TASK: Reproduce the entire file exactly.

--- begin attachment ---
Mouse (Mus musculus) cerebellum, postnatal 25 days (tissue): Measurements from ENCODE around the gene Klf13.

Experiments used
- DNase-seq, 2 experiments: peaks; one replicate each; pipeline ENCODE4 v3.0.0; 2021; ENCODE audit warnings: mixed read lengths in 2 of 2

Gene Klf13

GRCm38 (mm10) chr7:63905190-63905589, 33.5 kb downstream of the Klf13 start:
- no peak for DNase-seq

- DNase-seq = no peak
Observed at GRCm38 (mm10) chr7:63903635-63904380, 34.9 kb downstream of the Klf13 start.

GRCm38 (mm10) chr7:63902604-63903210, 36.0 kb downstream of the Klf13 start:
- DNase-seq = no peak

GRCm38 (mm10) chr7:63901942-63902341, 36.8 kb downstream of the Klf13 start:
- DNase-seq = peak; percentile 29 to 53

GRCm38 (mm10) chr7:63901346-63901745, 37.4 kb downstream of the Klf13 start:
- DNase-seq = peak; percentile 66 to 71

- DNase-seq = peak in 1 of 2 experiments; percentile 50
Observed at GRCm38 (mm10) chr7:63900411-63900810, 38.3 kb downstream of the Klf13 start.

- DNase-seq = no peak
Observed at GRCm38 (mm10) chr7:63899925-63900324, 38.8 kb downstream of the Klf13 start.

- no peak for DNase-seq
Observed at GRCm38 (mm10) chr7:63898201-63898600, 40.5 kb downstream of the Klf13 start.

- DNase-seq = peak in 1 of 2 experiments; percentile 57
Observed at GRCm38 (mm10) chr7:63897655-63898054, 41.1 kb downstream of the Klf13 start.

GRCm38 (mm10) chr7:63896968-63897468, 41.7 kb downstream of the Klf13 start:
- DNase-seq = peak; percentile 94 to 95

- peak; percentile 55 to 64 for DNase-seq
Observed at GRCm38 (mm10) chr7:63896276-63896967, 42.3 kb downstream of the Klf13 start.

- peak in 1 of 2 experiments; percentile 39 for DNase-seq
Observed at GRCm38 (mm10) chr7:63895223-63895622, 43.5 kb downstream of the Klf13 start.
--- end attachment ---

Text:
Mouse (Mus musculus) cerebellum, postnatal 25 days (tissue): Measurements from ENCODE around the gene Klf13.

Experiments used
- DNase-seq, 2 experiments: peaks; one replicate each; pipeline ENCODE4 v3.0.0; 2021; ENCODE audit warnings: mixed read lengths in 2 of 2

Gene Klf13

GRCm38 (mm10) chr7:63905190-63905589, 33.5 kb downstream of the Klf13 start:
- no peak for DNase-seq

- DNase-seq = no peak
Observed at GRCm38 (mm10) chr7:63903635-63904380, 34.9 kb downstream of the Klf13 start.

GRCm38 (mm10) chr7:63902604-63903210, 36.0 kb downstream of the Klf13 start:
- DNase-seq = no peak

GRCm38 (mm10) chr7:63901942-63902341, 36.8 kb downstream of the Klf13 start:
- DNase-seq = peak; percentile 29 to 53

GRCm38 (mm10) chr7:63901346-63901745, 37.4 kb downstream of the Klf13 start:
- DNase-seq = peak; percentile 66 to 71

- DNase-seq = peak in 1 of 2 experiments; percentile 50
Observed at GRCm38 (mm10) chr7:63900411-63900810, 38.3 kb downstream of the Klf13 start.

- DNase-seq = no peak
Observed at GRCm38 (mm10) chr7:63899925-63900324, 38.8 kb downstream of the Klf13 start.

- no peak for DNase-seq
Observed at GRCm38 (mm10) chr7:63898201-63898600, 40.5 kb downstream of the Klf13 start.

- DNase-seq = peak in 1 of 2 experiments; percentile 57
Observed at GRCm38 (mm10) chr7:63897655-63898054, 41.1 kb downstream of the Klf13 start.

GRCm38 (mm10) chr7:63896968-63897468, 41.7 kb downstream of the Klf13 start:
- DNase-seq = peak; percentile 94 to 95

- peak; percentile 55 to 64 for DNase-seq
Observed at GRCm38 (mm10) chr7:63896276-63896967, 42.3 kb downstream of the Klf13 start.

- peak in 1 of 2 experiments; percentile 39 for DNase-seq
Observed at GRCm38 (mm10) chr7:63895223-63895622, 43.5 kb downstream of the Klf13 start.